I believe that Mike Leigh is the greatest chronicler of modern humanity. His films are snapshots of a community, with a fly-on-the-wall sensibility that are more real, and gives more personality and reality than almost any documentary I’ve seen. Even though a film might surround a single character or two, it is never “the story” of that character. Rather, we see not only that person, but those who surround that character and the community they live in, and every character is fully developed. With every person we see the central character interact with, not only do we have a richer idea of that person, but we have a better grasp of the community. In the end, the community has its own life, which has a central person but it isn’t all about that one person.
Vera Drake could easily have been an issue film. Vera Drake is a grandmother-type who, out of the kindness of her heart, provides abortions for women who otherwise could not obtain abortions. But she isn’t made either a saint or a demon, as one side or another of the abortion debate might make her. Rather, she is a simple, kind woman who we see fade as the film goes on. We see a series of events, which were inevitable, if either we or Vera had given a bit of thought about it. But we hadn’t, so the film feels a bit tragic.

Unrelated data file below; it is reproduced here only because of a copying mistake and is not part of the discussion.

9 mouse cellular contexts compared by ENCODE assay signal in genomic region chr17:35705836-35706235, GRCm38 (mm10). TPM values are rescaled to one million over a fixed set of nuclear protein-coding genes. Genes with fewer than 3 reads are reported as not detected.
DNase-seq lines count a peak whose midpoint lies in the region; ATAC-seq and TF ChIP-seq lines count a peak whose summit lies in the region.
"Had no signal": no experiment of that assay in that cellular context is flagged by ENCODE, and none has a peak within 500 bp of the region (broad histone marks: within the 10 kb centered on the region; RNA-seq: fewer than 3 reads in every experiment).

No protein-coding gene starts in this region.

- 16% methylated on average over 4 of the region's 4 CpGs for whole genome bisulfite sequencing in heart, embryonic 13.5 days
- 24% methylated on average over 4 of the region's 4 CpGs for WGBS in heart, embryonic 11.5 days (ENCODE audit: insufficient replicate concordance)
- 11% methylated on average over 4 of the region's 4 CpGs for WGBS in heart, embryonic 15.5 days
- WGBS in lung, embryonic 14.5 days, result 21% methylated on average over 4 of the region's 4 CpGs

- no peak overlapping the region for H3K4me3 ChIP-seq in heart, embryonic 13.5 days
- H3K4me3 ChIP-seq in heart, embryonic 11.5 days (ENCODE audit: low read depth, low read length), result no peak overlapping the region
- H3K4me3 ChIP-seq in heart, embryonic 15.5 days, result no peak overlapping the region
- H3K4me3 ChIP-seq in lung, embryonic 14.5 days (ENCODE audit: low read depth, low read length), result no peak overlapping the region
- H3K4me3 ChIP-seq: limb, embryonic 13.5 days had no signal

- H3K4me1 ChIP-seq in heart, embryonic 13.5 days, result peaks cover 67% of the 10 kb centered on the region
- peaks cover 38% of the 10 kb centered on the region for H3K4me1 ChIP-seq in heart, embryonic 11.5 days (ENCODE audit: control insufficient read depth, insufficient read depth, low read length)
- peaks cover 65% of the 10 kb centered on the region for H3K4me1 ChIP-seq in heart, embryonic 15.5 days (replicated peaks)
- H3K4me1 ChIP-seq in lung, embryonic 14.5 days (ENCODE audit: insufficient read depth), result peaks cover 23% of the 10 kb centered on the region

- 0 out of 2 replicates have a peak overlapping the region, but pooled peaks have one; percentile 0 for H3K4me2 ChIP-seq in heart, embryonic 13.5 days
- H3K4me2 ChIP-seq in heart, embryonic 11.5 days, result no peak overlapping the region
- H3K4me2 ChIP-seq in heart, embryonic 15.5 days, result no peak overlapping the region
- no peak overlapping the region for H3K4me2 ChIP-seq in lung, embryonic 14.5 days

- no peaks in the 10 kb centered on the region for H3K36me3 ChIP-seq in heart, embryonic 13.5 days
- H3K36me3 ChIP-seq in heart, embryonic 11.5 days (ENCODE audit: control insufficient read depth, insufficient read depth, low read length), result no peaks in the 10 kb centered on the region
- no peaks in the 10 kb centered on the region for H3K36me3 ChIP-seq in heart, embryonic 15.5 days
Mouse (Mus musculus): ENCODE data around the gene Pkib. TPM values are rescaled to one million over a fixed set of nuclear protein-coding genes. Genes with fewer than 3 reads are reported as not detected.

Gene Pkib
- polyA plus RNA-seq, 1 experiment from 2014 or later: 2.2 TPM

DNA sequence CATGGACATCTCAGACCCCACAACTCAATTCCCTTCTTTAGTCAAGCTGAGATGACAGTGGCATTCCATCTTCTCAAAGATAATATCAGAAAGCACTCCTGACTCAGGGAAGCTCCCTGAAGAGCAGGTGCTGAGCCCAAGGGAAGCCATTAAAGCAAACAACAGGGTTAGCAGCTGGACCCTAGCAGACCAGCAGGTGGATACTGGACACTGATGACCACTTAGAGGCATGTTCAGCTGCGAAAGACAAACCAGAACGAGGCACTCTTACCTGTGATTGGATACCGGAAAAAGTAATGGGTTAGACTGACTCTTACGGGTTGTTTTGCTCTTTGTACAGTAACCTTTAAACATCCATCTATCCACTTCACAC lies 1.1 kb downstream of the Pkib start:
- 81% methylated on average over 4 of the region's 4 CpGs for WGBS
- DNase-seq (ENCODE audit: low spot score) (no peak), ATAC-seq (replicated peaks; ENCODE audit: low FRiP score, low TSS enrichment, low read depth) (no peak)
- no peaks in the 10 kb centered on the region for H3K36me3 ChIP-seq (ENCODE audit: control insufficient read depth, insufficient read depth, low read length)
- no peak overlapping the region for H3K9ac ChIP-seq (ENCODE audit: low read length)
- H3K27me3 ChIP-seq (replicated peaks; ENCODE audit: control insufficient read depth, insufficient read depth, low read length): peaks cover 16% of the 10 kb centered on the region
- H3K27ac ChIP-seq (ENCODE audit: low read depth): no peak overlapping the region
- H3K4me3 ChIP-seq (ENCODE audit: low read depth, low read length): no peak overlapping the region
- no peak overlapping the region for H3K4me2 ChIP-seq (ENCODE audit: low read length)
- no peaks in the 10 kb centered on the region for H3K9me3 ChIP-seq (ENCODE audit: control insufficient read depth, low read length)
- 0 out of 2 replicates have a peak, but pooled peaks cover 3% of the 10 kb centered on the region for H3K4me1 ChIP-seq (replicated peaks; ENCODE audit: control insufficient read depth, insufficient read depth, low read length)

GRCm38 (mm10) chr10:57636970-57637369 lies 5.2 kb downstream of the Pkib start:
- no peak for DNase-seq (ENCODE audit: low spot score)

But wisely, Leigh doesn’t focus on the issue. Rather, he focuses on the people. Her family, her friends, all of whom depend on her kindness, but are also their own persons. Leigh’s films are quiet, but brilliant. Never have I felt so completely introduced to a group of people I could meet around the corner from my house. Every character is perfectly placed around Vera. Her husband and her seem perfect together, and it makes sense that she would have the children she has. This perfectly created community can easily be extended to a couple of his other films: Another Year and Happy Go Lucky.
You may appreciate Leigh’s films or not. But he has a genius for the human condition that I have never seen before or since. I can’t wait to see the next one.